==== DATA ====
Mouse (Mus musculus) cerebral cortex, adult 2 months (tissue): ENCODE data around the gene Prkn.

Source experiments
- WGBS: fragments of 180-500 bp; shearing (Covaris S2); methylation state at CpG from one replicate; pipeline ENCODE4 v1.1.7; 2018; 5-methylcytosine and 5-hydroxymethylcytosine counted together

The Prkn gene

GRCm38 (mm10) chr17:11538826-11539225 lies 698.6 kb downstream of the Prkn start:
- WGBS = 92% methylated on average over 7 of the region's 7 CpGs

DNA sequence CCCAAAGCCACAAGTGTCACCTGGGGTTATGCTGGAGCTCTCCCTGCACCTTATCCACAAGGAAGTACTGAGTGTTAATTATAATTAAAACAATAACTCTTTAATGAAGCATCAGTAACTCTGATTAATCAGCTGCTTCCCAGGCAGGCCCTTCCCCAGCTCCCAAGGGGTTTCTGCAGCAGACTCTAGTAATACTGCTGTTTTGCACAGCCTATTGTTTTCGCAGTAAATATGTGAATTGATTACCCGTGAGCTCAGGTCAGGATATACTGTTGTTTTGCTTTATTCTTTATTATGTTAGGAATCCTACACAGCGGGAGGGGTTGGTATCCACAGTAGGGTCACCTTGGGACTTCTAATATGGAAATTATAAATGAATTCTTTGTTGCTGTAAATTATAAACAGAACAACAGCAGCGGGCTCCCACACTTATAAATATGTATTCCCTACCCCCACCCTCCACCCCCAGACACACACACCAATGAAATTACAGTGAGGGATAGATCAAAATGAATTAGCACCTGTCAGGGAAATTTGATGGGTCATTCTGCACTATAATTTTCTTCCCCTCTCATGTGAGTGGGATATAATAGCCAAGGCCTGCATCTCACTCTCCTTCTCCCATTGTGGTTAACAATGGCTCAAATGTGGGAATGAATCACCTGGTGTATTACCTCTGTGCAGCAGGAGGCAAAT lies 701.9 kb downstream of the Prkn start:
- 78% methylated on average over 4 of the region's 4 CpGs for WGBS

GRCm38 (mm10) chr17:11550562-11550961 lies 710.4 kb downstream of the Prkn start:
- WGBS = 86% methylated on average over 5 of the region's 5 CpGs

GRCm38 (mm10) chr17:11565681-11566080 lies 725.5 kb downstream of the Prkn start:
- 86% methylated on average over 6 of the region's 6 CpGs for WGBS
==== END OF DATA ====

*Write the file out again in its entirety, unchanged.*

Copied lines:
Mouse (Mus musculus) cerebral cortex, adult 2 months (tissue): ENCODE data around the gene Prkn.

Source experiments
- WGBS: fragments of 180-500 bp; shearing (Covaris S2); methylation state at CpG from one replicate; pipeline ENCODE4 v1.1.7; 2018; 5-methylcytosine and 5-hydroxymethylcytosine counted together

The Prkn gene

GRCm38 (mm10) chr17:11538826-11539225 lies 698.6 kb downstream of the Prkn start:
- WGBS = 92% methylated on average over 7 of the region's 7 CpGs

DNA sequence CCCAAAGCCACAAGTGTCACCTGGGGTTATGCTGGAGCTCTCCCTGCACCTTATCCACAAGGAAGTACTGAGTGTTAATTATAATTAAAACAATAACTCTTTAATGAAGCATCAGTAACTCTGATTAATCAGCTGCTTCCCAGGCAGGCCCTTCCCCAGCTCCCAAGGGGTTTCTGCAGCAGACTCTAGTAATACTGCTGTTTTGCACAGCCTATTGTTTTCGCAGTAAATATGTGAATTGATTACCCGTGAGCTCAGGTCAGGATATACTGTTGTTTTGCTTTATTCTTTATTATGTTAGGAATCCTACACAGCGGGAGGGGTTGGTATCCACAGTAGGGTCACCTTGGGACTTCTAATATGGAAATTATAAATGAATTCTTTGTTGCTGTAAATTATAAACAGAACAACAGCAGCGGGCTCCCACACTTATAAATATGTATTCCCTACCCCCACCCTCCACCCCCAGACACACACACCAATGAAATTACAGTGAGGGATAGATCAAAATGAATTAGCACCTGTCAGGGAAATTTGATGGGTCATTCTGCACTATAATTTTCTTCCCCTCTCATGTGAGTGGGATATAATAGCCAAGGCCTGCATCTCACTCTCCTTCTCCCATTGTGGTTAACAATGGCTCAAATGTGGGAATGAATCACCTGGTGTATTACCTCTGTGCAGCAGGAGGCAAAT lies 701.9 kb downstream of the Prkn start:
- 78% methylated on average over 4 of the region's 4 CpGs for WGBS

GRCm38 (mm10) chr17:11550562-11550961 lies 710.4 kb downstream of the Prkn start:
- WGBS = 86% methylated on average over 5 of the region's 5 CpGs

GRCm38 (mm10) chr17:11565681-11566080 lies 725.5 kb downstream of the Prkn start:
- 86% methylated on average over 6 of the region's 6 CpGs for WGBS